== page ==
Beyond the engineer of 2020 - what is the future for engineering education?

Professor Daniel Hastings, formerly Dean for undergraduate education at MIT

Monday 07 October 2013
Read Lecture Theatre
Level 5, Sherfield Building
South Kensington campus

In 2003, the US National Academy of Engineering initiated a series of studies on the attributes for engineers in 2020 driven by the widespread sense that engineering education in the US needed to change. Now ten years after these seminal studies, a great deal has happened in engineering education. The changes can fairly be characterized as islands of success. Professor Hastings' talk reviewed some of the changes towards more design in the curriculum, more emphasis on globalization and on serious pedagogy, the creation of more flexible engineering degrees etc. The recent development of massive open online courses and their potential impact on engineering education was also discussed. In spite of all the change, there are challenges in terms of the demographics of engineering students in the US. These and other challenges were outlined.

Daniel Hastings was Dean for Undergraduate Education at MIT and a Professor of Aeronautics and Astronautics and of Engineering Systems. He is the incoming director of the Singapore MIT Alliance for Research and Technology. He earned a master's degree and a PhD in aeronautics and astronautics after completing his undergraduate education in mathematics at Oxford University in 1976. From 1997 to 1999, he served as chief scientist to the US Air Force. Upon his return to MIT, he was director of the MIT's Engineering Systems Division before serving as Dean. He serves on the boards of MIT Lincoln Laboratory and Draper Laboratory as well as the Aerospace Corporation. He has served on several national panels in the US on engineering education and the growth of the global science and technology enterprise.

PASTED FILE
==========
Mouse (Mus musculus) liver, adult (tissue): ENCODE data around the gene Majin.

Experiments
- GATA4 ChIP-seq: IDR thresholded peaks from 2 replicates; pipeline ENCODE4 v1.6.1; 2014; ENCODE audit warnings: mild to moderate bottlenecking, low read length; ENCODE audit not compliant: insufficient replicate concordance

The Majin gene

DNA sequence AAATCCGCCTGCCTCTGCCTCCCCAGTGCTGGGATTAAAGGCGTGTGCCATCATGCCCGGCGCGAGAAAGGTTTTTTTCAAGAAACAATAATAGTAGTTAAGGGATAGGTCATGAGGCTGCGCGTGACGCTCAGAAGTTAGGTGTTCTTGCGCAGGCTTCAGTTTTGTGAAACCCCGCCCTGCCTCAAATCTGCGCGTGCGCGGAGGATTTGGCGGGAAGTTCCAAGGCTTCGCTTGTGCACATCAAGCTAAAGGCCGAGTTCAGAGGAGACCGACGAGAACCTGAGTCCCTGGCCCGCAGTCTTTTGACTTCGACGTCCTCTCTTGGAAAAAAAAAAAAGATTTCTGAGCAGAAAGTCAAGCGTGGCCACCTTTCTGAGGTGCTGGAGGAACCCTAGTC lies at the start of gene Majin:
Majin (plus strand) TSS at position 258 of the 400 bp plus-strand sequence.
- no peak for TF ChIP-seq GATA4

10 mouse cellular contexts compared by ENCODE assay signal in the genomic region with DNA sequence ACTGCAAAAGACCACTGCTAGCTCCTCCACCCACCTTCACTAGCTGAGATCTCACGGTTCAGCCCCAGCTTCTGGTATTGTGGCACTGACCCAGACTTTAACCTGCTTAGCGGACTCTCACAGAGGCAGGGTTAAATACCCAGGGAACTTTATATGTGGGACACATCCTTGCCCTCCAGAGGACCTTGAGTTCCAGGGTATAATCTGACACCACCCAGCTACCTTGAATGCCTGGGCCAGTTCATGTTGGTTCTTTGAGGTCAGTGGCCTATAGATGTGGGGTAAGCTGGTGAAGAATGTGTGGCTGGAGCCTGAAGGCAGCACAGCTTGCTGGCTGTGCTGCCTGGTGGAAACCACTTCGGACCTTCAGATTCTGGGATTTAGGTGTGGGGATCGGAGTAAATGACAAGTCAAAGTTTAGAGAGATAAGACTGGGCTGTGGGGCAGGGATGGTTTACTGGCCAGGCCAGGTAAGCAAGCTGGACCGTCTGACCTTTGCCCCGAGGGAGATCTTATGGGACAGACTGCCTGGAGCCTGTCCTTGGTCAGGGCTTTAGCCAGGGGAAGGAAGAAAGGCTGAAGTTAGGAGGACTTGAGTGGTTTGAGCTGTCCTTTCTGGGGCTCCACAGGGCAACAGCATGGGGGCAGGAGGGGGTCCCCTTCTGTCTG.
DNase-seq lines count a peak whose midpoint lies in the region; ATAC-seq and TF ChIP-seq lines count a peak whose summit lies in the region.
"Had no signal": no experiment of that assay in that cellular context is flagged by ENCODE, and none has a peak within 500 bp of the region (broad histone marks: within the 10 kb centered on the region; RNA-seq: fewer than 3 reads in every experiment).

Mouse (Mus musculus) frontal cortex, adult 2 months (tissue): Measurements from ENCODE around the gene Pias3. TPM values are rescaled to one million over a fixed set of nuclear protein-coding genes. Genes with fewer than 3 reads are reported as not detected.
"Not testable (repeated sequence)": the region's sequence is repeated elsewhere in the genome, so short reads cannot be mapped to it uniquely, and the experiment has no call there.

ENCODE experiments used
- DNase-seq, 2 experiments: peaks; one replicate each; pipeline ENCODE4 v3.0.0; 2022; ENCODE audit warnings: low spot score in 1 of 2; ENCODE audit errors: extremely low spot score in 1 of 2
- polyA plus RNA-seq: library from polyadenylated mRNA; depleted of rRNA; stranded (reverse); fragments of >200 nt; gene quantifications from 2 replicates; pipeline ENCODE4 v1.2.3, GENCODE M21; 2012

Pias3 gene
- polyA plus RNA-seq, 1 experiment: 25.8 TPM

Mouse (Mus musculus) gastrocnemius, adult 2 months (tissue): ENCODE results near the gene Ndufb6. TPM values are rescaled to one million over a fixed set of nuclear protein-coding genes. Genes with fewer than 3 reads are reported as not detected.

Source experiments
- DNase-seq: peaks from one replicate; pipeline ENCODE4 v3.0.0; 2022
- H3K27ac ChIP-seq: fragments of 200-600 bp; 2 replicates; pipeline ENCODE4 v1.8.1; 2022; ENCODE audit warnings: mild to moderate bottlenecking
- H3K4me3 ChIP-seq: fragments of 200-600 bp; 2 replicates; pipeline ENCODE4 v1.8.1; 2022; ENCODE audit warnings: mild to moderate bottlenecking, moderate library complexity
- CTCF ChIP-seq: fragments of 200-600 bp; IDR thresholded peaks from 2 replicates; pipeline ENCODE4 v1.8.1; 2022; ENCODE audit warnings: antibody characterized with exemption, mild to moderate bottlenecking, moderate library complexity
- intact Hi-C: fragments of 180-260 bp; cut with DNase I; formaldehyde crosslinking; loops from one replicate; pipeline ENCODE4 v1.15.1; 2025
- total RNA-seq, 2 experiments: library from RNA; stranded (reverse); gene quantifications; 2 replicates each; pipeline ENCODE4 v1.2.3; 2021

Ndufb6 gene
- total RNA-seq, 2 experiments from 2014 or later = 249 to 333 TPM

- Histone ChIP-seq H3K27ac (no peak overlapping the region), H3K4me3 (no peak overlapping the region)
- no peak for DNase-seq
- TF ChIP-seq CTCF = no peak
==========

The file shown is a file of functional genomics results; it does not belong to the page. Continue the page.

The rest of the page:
Watch a video of Professor Hastings' talk.